US attorney general defends aggressive federal response to protests

28 July 2020, 20:09

The attorney general said the violence taking place in Portland, Oregon, and other cities is disconnected from Mr Floyd's killing
The attorney general said the violence taking place in Portland, Oregon, and other cities is disconnected from Mr Floyd's killing. Picture: PA

By Megan White

US attorney general William Barr has defended the aggressive federal law enforcement response to civil unrest in America following the death of George Floyd.

Mr Barr told members of the House Judiciary Committee that "violent rioters and anarchists have hijacked legitimate protests" sparked by Mr Floyd's death at the hands of Minneapolis police.

The attorney general said the violence taking place in Portland, Oregon, and other cities is disconnected from Mr Floyd's killing, which he called a "horrible" event that prompted a necessary national reckoning on the relationship between the black community and law enforcement.

"Largely absent from these scenes of destruction are even superficial attempts by the rioters to connect their actions to George Floyd's death or any legitimate call for reform," Mr Barr said of the Portland protests.

The hearing marks Mr Barr's first appearance before the committee, bringing him face-to-face with a panel that voted last year to hold him in contempt and is holding hearings on what Democrats allege is politicisation of the Justice Department under his watch.

It comes during a tumultuous stretch in which Mr Barr has taken actions cheered by US President Donald Trump but condemned by Democrats and other critics.

Opening the hearing, committee chairman Jerry Nadler said the Trump administration had "twisted the Department of Justice into a shadow of its former self", serving the powerful before average Americans. He said the committee has a responsibility to protect Americans "from that kind of corruption".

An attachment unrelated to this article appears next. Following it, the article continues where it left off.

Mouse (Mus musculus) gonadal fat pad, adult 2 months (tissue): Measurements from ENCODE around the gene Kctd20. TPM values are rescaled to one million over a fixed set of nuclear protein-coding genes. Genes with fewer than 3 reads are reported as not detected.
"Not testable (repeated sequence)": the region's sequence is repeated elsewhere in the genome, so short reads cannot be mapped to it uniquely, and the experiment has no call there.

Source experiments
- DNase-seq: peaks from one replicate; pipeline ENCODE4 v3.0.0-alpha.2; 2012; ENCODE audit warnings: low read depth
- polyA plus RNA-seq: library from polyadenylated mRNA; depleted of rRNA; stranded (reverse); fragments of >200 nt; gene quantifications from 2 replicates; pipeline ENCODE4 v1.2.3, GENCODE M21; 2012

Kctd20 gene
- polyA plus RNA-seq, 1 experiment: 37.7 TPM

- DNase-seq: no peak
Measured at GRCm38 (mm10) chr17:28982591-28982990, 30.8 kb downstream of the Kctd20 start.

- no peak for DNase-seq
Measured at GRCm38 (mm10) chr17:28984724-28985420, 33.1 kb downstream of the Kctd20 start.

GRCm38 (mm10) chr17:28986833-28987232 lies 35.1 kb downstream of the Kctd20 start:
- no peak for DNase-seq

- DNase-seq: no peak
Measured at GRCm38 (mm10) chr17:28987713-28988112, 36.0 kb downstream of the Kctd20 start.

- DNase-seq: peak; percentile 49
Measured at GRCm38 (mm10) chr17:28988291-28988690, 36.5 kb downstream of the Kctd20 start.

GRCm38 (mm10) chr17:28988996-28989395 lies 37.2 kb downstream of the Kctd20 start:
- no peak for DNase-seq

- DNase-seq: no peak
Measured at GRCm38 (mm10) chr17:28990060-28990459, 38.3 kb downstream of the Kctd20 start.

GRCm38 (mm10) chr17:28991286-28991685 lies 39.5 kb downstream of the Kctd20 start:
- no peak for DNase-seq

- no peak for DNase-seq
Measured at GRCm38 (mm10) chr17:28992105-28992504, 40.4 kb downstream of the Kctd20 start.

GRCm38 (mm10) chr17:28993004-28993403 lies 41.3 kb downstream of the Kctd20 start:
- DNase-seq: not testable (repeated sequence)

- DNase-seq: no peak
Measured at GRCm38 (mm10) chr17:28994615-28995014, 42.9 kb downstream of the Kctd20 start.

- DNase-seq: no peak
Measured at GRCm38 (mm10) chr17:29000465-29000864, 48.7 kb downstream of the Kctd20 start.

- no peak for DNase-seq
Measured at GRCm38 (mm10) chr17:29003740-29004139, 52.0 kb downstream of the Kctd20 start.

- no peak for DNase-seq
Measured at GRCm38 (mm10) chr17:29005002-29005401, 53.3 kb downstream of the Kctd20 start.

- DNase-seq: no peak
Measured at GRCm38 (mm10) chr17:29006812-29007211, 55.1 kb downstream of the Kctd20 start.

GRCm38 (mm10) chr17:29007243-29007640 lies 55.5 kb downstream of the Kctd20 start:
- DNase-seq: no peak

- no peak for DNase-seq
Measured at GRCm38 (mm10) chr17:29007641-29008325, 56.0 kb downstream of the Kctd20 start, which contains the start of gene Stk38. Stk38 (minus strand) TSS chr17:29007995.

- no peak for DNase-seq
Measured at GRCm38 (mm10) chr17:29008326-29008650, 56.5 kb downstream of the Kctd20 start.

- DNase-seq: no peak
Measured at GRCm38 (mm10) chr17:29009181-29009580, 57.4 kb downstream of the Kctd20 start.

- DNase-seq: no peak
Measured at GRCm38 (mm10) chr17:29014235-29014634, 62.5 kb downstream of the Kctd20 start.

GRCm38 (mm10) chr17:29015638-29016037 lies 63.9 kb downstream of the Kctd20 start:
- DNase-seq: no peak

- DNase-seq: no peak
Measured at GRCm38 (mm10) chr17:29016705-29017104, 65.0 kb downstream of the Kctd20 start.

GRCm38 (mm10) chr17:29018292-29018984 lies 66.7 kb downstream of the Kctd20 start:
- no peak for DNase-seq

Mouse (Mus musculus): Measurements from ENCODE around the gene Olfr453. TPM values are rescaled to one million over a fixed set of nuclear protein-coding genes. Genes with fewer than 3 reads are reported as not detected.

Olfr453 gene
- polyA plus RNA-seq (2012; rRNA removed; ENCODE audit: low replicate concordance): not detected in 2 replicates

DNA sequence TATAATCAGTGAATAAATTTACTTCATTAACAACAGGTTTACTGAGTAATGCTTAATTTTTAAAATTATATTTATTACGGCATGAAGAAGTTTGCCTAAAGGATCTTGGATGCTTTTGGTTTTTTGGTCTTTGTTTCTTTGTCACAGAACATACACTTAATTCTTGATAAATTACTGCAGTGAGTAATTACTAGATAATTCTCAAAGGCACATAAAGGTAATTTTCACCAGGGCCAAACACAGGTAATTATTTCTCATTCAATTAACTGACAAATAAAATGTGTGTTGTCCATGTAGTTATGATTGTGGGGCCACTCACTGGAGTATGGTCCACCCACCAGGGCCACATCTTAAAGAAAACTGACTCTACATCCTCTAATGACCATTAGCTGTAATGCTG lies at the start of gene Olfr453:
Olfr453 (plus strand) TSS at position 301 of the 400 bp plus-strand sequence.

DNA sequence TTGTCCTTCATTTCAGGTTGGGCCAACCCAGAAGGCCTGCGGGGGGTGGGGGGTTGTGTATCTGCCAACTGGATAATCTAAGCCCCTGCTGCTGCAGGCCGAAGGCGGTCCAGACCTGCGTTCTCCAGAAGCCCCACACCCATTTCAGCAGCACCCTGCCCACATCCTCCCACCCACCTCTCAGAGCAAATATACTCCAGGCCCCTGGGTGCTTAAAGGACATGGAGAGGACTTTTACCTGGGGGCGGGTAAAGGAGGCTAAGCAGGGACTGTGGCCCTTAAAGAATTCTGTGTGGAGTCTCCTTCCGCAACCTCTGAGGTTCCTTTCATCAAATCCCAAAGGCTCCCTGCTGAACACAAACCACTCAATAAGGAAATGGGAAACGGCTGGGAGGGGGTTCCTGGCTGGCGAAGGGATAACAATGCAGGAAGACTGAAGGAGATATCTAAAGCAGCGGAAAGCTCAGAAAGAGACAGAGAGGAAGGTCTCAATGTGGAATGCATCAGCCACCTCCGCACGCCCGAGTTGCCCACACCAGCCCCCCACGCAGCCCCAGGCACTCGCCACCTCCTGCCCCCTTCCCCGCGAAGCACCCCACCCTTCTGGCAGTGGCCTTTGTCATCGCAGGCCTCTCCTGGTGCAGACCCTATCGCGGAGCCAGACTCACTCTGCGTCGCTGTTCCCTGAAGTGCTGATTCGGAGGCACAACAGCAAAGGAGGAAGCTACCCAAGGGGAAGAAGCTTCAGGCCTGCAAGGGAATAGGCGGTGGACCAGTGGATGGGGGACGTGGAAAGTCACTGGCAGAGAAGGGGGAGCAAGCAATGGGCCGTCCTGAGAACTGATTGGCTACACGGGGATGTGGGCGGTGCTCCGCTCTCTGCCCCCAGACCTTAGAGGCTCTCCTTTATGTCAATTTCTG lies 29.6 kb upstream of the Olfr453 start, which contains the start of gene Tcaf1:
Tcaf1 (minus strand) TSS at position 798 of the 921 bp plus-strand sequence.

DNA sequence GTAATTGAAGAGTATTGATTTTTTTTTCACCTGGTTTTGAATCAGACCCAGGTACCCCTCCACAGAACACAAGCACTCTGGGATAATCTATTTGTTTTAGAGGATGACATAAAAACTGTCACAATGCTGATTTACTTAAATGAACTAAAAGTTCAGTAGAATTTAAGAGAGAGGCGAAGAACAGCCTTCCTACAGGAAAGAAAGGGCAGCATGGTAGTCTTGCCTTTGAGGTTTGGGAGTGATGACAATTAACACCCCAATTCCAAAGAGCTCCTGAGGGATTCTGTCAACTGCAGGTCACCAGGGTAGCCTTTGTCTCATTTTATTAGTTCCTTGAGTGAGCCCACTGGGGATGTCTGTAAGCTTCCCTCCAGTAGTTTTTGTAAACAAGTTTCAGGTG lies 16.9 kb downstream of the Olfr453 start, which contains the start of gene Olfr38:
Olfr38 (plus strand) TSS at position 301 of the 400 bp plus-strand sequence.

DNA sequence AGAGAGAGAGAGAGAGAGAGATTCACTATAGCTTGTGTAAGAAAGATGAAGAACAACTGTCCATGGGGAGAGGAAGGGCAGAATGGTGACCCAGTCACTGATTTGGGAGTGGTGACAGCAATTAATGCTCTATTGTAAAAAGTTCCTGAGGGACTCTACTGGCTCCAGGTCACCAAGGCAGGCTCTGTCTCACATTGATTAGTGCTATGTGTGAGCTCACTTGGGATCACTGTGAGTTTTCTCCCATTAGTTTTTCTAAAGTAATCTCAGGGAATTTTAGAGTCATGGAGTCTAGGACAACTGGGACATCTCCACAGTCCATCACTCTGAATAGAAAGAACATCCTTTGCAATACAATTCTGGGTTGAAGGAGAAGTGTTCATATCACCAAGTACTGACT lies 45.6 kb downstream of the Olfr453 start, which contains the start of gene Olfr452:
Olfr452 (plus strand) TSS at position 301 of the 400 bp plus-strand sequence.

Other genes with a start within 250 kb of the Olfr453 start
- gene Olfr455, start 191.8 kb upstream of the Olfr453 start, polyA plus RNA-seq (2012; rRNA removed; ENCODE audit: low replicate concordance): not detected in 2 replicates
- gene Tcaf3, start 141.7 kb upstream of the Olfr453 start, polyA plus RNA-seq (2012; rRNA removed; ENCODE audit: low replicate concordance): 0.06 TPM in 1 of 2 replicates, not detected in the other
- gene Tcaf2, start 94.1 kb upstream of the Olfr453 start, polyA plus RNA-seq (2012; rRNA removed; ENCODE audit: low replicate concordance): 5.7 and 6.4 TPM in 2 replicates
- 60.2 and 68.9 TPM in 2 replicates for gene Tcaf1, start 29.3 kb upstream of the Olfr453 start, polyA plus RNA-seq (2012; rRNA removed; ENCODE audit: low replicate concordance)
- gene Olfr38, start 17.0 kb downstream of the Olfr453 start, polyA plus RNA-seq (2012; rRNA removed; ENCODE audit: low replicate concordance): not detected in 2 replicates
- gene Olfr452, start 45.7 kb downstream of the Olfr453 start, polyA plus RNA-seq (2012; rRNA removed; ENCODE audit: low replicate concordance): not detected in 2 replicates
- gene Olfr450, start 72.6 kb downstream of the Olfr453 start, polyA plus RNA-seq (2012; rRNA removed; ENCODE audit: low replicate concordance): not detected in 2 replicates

Mr Nadler said Mr Barr had "aided and abetted" Mr Trump's worst impulses.

"Your tenure is marked by a persistent war against the department's professional core in an apparent effort to secure favours for the president," Mr Nadler said.

Mr Nadler also criticised Mr Barr and the Justice Department for turning a blind eye to necessary reforms to police departments, for dismissing Black Lives Matter protests and for flooding streets with federal agents to stop protesters.

Republicans hit back hard in defence of Mr Barr and Mr Trump's administration.

The top Republican on the panel Jim Jordan, showed an eight-minute video that spliced together images of violence by protesters around the country, showcasing law enforcement officers under attack in Chicago, Portland and New York.

The images were cut from hundreds of hours of racial injustice footage of largely peaceful protests around the nation.

Mr Barr, in a prepared statement, defends the department in other controversies that have shadowed his tenure, including his handling of the investigation into Trump campaign ties to Russia, which he derisively refers to as "the bogus 'Russiagate' scandal".

Mr Barr did not read that part of his statement in the hearing room, but it was in remarks sent out by the department.

Mr Barr said: "Many of the Democrats on this Committee have attempted to discredit me by conjuring up a narrative that I am simply the president's factotum who disposes of criminal cases according to his instructions. Judging from the letter inviting me to this hearing, that appears to be your agenda today."

The testimony underscores the Justice Department's ongoing effort to differentiate between increasing violence in some cities and Mr Floyd's death, which has led to state charges against four officers and is under investigation by federal authorities.

Massive but peaceful demonstrations followed Mr Floyd's death in May.

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